Album Remarks & Appraisals:
"In her first recording as a leader since 2005, drummer Blackman pays homage to drumming legend Tony Williams, her friend and mentor, who passed away in 1997. Blackman imaginatively re-envisions some of her favorite tunes from Williams' band Lifetime "including "Vashkar," "Where," "There Comes A Time" and "Wildlife" and presents original compositions that capture her teacher's boundless energy. Recorded with four different teams of musicians (cats include Joe Lovano, Vernon Reid, Patrice Rushen, Mike Stern), the result is a session of intensity teeming with bold, propulsive drum velocity." -DownBeat
Down Beat (p.54) - 4 stars out of 5 -- "Throughout, Stern's roiling, ripping, furnace-melting assaults match Blackman's flam-flipping, single stroke fulminating enunciations, the pair ceaselessly measuring out doses of sweat-filled, bruise-raising musical passion."
Liner Note Author: Cindy Blackman.
Recording information: Greene Street Studio, New York, NY (01/08/2008); Harddrive Studios, North Hollywood, CA (01/08/2008); Studio E, Brooklyn, NY (01/08/2008); Greene Street Studio, New York, NY (03/23/2007-03/24/2007); Harddrive Studios, North Hollywood, CA (03/23/2007-03/24/2007); Studio E, Brooklyn, NY (03/23/2007-03/24/2007); Greene Street Studio, New York, NY (08/29/2009); Harddrive Studios, North Hollywood, CA (08/29/2009); Studio E, Brooklyn, NY (08/29/2009); Greene Street Studio, New York, NY (10/09/2005-10/11/2005); Harddrive Studios, North Hollywood, CA (10/09/2005-10/11/2005); Studio E, Brooklyn, NY (10/09/2005-10/11/2005).
Photographer: Jimmy Bruch.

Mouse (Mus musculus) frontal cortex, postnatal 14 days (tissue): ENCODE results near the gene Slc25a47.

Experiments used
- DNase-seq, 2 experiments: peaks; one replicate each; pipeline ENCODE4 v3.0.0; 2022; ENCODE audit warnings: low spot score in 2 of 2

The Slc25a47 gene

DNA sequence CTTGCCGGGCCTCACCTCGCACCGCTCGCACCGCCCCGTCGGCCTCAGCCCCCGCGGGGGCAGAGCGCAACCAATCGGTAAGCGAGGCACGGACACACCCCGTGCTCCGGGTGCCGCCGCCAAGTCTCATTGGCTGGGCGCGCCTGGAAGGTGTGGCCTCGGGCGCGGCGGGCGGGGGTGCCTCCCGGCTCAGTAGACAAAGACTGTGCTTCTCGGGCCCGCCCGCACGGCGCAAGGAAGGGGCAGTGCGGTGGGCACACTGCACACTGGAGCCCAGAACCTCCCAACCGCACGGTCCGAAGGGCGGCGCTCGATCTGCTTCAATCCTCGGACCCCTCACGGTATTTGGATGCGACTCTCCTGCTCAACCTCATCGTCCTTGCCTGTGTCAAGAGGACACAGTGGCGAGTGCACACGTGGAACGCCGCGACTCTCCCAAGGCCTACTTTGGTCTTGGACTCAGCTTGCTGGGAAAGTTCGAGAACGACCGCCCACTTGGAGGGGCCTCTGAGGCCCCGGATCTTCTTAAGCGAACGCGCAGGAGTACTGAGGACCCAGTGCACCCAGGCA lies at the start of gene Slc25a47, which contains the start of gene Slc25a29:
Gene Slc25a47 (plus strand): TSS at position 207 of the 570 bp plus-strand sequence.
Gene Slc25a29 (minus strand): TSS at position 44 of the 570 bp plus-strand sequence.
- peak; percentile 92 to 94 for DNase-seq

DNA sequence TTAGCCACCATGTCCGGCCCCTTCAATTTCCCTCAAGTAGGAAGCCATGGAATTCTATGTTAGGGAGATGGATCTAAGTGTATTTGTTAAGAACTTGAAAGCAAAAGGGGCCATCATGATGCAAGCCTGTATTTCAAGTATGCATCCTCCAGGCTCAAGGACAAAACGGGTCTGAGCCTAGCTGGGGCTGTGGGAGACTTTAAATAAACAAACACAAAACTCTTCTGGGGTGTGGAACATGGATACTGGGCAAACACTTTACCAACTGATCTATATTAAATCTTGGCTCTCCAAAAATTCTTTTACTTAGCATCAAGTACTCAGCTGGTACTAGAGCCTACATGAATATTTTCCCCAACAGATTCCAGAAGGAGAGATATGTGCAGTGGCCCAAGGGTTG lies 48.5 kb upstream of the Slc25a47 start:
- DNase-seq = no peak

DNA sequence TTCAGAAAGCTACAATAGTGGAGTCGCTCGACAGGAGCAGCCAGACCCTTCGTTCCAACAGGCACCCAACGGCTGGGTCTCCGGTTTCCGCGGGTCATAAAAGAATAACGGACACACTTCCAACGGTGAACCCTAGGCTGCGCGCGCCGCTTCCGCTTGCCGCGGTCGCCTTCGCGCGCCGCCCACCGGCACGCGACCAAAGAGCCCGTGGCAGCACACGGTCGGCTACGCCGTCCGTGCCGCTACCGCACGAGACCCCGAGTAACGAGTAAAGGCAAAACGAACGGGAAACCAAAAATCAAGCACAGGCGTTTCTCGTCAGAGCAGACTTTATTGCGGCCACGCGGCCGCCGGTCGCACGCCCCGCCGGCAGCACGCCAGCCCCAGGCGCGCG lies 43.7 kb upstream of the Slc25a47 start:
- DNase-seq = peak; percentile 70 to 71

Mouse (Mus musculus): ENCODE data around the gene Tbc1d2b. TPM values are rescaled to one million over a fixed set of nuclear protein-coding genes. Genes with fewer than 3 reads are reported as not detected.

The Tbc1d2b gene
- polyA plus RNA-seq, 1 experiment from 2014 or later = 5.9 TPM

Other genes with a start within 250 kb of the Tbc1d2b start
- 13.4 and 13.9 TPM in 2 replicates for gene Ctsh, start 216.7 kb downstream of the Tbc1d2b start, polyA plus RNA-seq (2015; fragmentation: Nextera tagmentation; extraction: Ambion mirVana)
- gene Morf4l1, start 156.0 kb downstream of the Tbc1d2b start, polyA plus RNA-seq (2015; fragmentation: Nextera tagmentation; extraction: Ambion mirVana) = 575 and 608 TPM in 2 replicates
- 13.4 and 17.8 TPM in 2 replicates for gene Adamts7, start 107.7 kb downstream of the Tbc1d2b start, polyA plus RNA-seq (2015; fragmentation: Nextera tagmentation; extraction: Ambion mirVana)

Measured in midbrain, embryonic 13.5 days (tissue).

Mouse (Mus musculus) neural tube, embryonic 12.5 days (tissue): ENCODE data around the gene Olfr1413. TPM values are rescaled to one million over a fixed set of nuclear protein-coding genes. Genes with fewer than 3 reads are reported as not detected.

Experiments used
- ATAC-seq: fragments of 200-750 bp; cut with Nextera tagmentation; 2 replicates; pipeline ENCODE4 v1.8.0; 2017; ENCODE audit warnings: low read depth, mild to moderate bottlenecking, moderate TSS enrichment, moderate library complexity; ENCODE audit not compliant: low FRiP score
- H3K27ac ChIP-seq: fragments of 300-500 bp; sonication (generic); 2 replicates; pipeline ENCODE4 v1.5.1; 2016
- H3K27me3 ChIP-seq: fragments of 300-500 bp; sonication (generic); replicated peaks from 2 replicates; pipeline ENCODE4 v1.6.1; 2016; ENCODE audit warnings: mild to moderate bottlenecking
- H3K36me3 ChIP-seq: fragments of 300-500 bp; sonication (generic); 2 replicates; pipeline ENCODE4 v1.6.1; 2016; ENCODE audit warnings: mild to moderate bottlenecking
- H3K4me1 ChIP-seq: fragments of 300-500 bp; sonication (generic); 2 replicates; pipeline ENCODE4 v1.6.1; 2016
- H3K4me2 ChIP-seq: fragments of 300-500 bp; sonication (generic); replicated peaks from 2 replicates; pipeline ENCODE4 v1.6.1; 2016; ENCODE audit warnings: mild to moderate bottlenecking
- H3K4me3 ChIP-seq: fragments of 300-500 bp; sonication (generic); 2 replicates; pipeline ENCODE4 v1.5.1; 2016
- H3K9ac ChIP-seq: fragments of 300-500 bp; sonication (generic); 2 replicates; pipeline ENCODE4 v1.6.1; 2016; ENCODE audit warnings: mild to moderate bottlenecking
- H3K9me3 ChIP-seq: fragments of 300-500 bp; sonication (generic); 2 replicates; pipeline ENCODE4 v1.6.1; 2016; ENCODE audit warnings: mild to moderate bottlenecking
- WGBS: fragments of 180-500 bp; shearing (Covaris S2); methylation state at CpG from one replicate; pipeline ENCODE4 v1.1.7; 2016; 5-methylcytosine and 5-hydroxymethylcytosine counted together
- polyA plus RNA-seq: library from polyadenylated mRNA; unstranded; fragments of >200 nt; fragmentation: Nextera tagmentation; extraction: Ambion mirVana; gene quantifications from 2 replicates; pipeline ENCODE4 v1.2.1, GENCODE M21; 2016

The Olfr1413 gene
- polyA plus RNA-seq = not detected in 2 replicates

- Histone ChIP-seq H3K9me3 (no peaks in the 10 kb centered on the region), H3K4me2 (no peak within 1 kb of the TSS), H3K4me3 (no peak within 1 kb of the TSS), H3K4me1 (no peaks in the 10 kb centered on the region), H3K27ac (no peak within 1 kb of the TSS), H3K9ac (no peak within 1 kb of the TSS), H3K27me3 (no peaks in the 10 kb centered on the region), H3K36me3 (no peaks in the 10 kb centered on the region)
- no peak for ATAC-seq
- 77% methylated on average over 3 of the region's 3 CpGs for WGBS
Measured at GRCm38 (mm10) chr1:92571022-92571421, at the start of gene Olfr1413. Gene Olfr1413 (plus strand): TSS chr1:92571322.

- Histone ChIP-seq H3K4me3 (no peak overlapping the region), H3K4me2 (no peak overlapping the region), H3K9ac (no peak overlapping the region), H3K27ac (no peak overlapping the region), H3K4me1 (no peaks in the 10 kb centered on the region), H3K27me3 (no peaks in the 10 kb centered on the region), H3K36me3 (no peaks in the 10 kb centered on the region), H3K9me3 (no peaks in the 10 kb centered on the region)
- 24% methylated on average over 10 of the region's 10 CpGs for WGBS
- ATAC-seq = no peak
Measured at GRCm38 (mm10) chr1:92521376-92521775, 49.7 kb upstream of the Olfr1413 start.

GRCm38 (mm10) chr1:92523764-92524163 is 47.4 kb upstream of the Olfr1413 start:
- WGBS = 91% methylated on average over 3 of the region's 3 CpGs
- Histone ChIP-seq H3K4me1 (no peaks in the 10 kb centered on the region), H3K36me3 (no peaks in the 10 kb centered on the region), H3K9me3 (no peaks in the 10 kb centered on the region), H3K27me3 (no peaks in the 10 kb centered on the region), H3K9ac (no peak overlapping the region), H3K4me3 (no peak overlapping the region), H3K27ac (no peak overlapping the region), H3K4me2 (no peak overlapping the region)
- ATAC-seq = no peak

Drummer Cindy Blackman's tribute to the seminal Tony Williams Lifetime electric fusion band is loaded with interesting portrayals from different aspects without abject copying of the music that made the band a pioneering pivot point in modern music. New material is sprinkled in with several familiar themes or variations, with Blackman not so much pounding and flailing à la Williams as directing and focusing the power. Electric guitarist Mike Stern is the perfect choice to play the role of John McLaughlin, while organist Doug Carn grew up around this band, and under the influence of Larry Young, so together they are perfect fits. This base band plays three different takes of Carla Bley's "Vashkar," which was a signature composition of the first Lifetime band. The "straight" version is ultra-heavy, brash, and loud, with Stern's snarly guitar acting as a huffing, puffing locomotive engine, well done compared to the original. "Vashkar Reprise" is a funky variation, while "Vashkar -- The Alternate Dimension Theory" takes the melody and mutates it into a free, spacy discourse. Five compositions by Williams include "Love Song" with Blackman in duet alongside tenor saxophonist Joe Lovano for his only appearance on the date, while "There Comes a Time" and "Wildlife" from latter-period Lifetime bands respectively consist of an electric swing with the drummer singing "I love you more when it's over" and classic jazz-rock trappings with guests Vernon Reid on electric guitar and electric keyboardist Patrice Rushen, the result sounding more like the Mahavishnu Orchestra. "Where" has a spooky vocal by Blackman and swirling organ from Carn that belies its 6/8 in 4/4 staggered phrases, while Stern really goes to town on his feature "Beyond Games," solidifying the straight funk role and burgeoning presence that McLaughlin had in the Lifetime band. There are electric bass guitarists on Another Lifetime as well, and where the virtuoso Jack Bruce was included in the band for a time, Benny Reitveld and David Santos are heard here, but not nearly as mightily as Bruce. Blackman contributes the two-minute variation of "Beyond Games" titled "The Game Theory"; the comparative filler of the spoken word-based "Forty Years of Innovation"; and the heftier "And Heaven Welcomed a King," where Carn and Stern convene in a monstrous, mighty fusion swing. This homage to Tony Williams comes straight from the heart, unfiltered and exploding with the absolute dynamism both drummers have always displayed. What is even better -- this sounds very updated and not so retro as one might assume, a feather in the cap of the always formidable and substantive Cindy Blackman. ~ Michael G. Nastos